WWW9 Keynote Speakers: Sol Talk

"Making the Internet Mobile for Everybody"

9th International World Wide Web Conference


Egbert-Jan Sol, MS, PhD
Vice-President Technology,
Ericsson Telecommunicatie BV

Imagine - Internet anywhere, anytime - walking to the railway station, arriving at an unknown airport, stuck in a unexpected traffic jam, on holiday, or during a boring lecture. The next Internet terminals will be mobile phones, or whatever we will call those battery powered, portable, thin clients.

The first generation "classic" Internet with IP-v.4, has been made perfect for data. The second generation Internet adds real-time capabilities for video and voice applications. The third generation Internet, 3G Internet, will make the Internet mobile. This anywhere Internet will be as successful in 2005 as mobile voice is today. The 3G Internet will take some time. It will require the integration and public rollout of suitable backbones, radio-interfaces, services, and great terminals. Most visible today is the current introduction of packet switching in GSM with GPRS and the auction of radio spectra for 3G radio (UMTS). These bearer services are just the IP part of the World Wide Web. The real challenges are the 3G services.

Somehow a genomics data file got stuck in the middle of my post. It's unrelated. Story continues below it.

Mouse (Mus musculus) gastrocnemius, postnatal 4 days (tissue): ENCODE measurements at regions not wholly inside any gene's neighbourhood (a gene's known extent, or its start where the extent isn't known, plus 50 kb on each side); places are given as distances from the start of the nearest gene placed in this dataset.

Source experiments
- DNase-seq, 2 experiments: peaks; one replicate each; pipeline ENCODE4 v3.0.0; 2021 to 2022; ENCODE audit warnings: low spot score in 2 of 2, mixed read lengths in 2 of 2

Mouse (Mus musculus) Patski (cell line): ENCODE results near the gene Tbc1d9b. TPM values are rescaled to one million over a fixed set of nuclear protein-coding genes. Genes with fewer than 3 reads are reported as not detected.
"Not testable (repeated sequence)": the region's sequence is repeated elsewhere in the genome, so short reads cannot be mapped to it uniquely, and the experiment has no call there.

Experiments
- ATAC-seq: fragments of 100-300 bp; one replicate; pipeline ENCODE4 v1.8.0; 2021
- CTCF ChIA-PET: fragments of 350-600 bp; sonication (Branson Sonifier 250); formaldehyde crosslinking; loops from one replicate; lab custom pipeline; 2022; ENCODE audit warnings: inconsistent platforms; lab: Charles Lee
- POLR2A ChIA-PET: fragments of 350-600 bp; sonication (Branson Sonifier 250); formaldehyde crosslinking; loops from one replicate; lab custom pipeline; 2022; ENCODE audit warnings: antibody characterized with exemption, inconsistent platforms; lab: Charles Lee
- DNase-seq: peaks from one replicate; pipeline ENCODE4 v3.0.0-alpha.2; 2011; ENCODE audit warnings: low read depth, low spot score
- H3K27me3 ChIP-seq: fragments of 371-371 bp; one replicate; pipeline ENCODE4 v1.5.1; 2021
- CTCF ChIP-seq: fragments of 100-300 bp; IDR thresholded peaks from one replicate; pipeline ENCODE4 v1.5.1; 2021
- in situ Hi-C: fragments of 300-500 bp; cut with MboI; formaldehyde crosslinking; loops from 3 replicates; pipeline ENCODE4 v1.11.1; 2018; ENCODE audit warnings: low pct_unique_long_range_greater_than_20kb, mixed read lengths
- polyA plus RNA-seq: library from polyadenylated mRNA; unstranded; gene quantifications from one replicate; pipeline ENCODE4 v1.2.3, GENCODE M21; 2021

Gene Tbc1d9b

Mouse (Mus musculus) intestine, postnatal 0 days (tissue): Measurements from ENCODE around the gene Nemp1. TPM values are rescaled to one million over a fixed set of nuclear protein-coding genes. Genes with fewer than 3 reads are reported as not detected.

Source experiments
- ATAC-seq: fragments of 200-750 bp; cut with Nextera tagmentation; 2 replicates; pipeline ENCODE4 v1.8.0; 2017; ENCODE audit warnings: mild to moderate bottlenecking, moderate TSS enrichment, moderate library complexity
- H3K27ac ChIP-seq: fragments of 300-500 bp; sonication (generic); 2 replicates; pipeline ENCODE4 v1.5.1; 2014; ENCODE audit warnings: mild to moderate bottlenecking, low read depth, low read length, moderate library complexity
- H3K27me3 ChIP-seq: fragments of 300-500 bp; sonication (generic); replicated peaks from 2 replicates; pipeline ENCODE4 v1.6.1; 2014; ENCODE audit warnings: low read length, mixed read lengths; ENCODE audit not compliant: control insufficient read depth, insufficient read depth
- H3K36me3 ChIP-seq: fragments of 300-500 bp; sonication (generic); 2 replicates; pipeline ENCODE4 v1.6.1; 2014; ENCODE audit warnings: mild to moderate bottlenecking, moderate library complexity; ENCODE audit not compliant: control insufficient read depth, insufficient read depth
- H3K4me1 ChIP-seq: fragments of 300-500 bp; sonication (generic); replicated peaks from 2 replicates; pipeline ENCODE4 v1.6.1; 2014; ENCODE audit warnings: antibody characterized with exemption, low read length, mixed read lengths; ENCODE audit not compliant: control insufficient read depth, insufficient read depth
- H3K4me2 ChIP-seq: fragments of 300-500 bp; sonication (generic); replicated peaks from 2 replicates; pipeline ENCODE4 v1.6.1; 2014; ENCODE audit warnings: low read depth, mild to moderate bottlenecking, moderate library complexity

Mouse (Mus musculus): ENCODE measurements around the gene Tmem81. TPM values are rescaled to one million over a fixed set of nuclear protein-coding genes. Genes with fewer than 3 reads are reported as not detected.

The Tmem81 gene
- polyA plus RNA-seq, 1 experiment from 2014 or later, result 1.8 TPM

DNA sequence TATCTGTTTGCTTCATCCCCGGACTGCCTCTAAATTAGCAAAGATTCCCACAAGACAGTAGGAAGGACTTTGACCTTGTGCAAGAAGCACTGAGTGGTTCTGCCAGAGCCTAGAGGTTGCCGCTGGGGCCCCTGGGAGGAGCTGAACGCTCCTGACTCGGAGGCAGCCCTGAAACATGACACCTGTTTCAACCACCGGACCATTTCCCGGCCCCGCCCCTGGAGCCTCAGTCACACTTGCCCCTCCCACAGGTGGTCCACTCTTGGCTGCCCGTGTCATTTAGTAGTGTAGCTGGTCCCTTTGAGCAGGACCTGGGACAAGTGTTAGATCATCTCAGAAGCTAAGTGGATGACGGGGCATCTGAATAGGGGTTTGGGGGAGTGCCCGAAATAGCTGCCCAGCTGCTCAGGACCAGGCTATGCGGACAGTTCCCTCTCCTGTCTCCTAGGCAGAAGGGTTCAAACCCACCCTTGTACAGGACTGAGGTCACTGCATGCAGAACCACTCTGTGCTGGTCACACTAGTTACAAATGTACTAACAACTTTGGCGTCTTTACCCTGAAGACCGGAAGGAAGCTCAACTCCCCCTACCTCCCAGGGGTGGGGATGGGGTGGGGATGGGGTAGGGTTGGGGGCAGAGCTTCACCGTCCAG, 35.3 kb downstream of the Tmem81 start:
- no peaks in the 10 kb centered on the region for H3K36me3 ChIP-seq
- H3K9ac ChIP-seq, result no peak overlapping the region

As important, but also less well understood, is the development of services such as HTML and WAP. First, imagine all wired applications to be wireless, and then add all kinds of new applications impossible with wires attached: money, cars, etc. Keep in mind the restrictions to portable terminals: they are often battery powered, have small screens, and are restricted in processing power (thin clients) and bandwidth. WAP, wireless application protocol, is tuned for these restrictions. GPRS and WAP are still the beginning.

Ultimately you will want to take your "home environment" with you over the boundaries of different networks and terminals. In this context, the creation of the World Wide Web as an almost media independent environment might be seen later as one of the most successful developments in the '90 towards a "Virtual Home Environment" for the '00.